Deadwool, “duster” coat, brown, L$399
We continue with our sampling of overcoat options. Again, the use of the term “duster” is epidemic. For example, Exhibit A above; this “duster” has the patch pockets of an Ulster, but is otherwise cut more along the lines of a covert coat, if a little too long. The fabric appears to be an approximation of a diagonal twill weave, a not uncommon fabric for overcoats of the era. The collar is reminiscent of a Balmacaan, although with lapels, but the set-in sleeves are more covert or Chesterfield…
One begins to get a sense of how deceptively simple men’s clothing appears to be. Men’s clothing, especially ‘classic’ clothing, is the perfect subject for the detail-oriented obsessive. There exists so much particularity to what’s otherwise a pretty limited formula. Looked at in this light, one can almost comprehend why so many virtual makers just slap the “duster” label on all unbelted coats that fall below the knee, “trench” on all belted coats, and “pea” on all above-knee double breasted coats. It may simplify things, but as we were discussing with someone in an exchange just the other day, one would think that someone who devotes substantial time to making virtual clothing would, in real life, be something of a style aficionado who not only can tell the difference between a duster and an Ulster, an Ulster and a Chesterfield, a Chesterfield and a Balmacaan, etc., but who would be somewhat passionate about getting every last detail correct. In other words, it would seem to us that the making of virtual clothing would be the ideal outlet for the detail-oriented obsessive.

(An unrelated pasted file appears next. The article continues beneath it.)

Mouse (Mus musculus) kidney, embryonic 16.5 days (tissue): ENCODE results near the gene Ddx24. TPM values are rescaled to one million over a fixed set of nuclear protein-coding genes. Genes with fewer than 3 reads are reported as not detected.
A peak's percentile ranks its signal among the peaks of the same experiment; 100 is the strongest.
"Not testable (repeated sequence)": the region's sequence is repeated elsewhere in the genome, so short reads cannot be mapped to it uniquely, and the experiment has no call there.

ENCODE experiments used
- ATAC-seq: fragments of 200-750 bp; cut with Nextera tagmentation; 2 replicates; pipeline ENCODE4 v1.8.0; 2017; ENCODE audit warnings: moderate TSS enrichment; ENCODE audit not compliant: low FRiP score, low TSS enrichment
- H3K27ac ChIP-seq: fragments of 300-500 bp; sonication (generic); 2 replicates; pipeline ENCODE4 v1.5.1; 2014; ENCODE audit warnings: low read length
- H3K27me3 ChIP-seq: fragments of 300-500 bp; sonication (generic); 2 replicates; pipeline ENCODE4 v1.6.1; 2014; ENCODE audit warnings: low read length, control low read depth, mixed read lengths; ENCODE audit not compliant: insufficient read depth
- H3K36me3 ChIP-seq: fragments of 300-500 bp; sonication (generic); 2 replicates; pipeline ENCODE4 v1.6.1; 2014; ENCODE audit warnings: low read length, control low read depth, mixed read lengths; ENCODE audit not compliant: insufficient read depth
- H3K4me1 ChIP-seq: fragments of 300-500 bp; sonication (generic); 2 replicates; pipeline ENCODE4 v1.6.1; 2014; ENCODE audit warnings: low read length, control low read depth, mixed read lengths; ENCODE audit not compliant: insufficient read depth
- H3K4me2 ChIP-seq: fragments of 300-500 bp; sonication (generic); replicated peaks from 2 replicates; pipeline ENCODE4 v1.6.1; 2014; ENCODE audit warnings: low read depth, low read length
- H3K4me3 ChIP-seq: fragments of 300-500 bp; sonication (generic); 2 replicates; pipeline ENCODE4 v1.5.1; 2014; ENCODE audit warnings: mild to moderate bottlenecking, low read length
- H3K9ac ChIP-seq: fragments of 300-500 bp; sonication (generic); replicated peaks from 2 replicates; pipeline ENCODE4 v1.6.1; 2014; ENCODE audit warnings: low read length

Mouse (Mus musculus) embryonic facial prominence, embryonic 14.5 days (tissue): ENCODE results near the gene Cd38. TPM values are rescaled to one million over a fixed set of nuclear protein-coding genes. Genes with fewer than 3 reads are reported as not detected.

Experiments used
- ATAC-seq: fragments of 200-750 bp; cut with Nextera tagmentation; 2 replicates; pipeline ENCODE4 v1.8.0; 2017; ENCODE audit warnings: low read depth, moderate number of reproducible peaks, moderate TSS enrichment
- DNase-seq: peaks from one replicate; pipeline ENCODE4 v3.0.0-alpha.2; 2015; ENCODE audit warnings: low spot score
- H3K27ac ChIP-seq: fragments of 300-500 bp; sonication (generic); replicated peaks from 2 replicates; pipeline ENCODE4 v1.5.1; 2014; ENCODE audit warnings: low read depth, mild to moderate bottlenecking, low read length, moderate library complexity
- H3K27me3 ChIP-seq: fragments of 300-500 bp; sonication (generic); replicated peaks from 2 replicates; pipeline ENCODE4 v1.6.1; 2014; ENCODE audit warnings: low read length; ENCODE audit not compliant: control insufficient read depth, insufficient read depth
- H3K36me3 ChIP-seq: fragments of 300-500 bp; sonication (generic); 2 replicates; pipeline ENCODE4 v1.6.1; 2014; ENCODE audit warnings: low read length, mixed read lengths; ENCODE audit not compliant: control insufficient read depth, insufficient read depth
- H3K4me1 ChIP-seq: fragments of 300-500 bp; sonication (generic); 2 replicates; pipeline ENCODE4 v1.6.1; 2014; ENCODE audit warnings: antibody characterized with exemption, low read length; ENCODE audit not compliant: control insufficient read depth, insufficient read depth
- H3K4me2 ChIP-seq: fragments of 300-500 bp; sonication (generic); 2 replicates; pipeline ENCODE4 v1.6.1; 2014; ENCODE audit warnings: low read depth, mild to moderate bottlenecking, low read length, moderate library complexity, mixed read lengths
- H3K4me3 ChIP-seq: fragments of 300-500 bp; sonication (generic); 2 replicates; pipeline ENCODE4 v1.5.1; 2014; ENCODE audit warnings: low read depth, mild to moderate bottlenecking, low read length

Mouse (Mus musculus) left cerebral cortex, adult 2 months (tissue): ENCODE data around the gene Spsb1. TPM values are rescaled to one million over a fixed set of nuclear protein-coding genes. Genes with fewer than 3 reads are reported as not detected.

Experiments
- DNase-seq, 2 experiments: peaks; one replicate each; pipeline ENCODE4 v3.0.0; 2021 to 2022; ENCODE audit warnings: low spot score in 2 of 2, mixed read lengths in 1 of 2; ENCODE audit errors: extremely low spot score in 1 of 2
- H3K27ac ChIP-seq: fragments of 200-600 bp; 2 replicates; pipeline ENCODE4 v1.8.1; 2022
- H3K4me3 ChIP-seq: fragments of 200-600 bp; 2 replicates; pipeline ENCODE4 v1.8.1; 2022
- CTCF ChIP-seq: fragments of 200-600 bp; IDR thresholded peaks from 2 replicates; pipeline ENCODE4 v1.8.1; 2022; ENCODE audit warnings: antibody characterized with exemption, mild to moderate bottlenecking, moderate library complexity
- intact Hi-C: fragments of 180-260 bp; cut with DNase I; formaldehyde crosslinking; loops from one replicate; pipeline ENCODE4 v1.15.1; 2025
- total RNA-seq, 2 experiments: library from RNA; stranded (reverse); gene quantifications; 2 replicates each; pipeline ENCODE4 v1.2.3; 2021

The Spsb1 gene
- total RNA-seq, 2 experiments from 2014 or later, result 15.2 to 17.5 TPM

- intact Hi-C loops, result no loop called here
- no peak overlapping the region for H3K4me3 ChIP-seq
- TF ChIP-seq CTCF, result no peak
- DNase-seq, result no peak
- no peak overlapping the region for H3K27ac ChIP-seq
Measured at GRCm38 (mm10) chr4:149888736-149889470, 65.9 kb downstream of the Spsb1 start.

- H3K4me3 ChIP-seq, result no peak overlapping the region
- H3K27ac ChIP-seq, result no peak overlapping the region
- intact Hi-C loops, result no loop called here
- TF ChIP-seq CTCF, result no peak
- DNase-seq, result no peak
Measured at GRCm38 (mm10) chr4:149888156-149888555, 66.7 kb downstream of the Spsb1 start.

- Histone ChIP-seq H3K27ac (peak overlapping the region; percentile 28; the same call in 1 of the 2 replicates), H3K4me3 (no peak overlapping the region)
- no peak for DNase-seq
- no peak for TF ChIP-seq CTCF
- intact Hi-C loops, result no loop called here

All that aside, we should note that this coat is textured to appear rather worn, and would be a good option for a character who is perhaps less pecuniarily sound or who is less particular about his appearance than our Mr. Wooster tends to be.
Bunenza, Old Days in Chicago, brown, L$5
For the price — practically free — Exhibit B above is not a bad option for a “trench” style coat — and here they do get it pretty much right, what with the double breast, the epaulettes at the shoulder, the belt, sleeve straps and general feel. It must be noted, however, that a true trench is cotton gabardine, not the heavy wool suggested here, and more commonly has a raglan sleeve, rather than set-in sleeve, but that is a matter of personal preference. We do wonder, too, at the common virtual feature of the belt tied out of the way at the back.
Sharp, mesh “duster” in grey, L$298
Exhibit C appears to be made from a common mesh template as described in our last post. Whatever its amalgam of characteristics, it is not a duster. We are just saying.
Deadwool, Corto in black, L$490
We are frankly unsure what to call this style of coat. It has characteristics of a British warm and is textured to appear to be in a diagonal twill weave. It is a somewhat unconventional coat, so not for absolute sticklers, period-wise. The same can be said for the following:
FATEwear, Parker in lagoon, L$350
We appreciate this coat, with its fitted, single breasted Chesterfield feel, but the asymmetry of the closure and collar make this decidedly unconventional.
Shirt ~ Hoorenbeek, Real Shirt with colour change HUD
Tie ~ Hoorenbeek, mesh printed HUD
Waistcoat ~ Kauna XIV in Plaid Thistle
Trousers ~ Bastard, casual baggys in herringbone tweed and steel
Hat ~ Quedra HD Design, free brown mesh fedora, tinted as desired
Hat ~ Couture Chapeau “Sleuth” fedora, black
Hat ~ Hyacinthe Luynes, Grey Homburg Hat @ SL Marketplace
Shoes ~ Lapoint & Bastchild wingtip with single and two-tone options (includes HUD)
Boots ~ Hoorenbeek, Ray Ray
Die, Workwear — The Nearly Forgotten Balmacaan
Gentleman’s Gazette — The Covert Coat
Gentleman’s Gazette — Diagonal Twill Weave in Suits and Overcoats
Gentleman’s Gazette — Winter Fashions of the Quarter: Apparel Arts 1932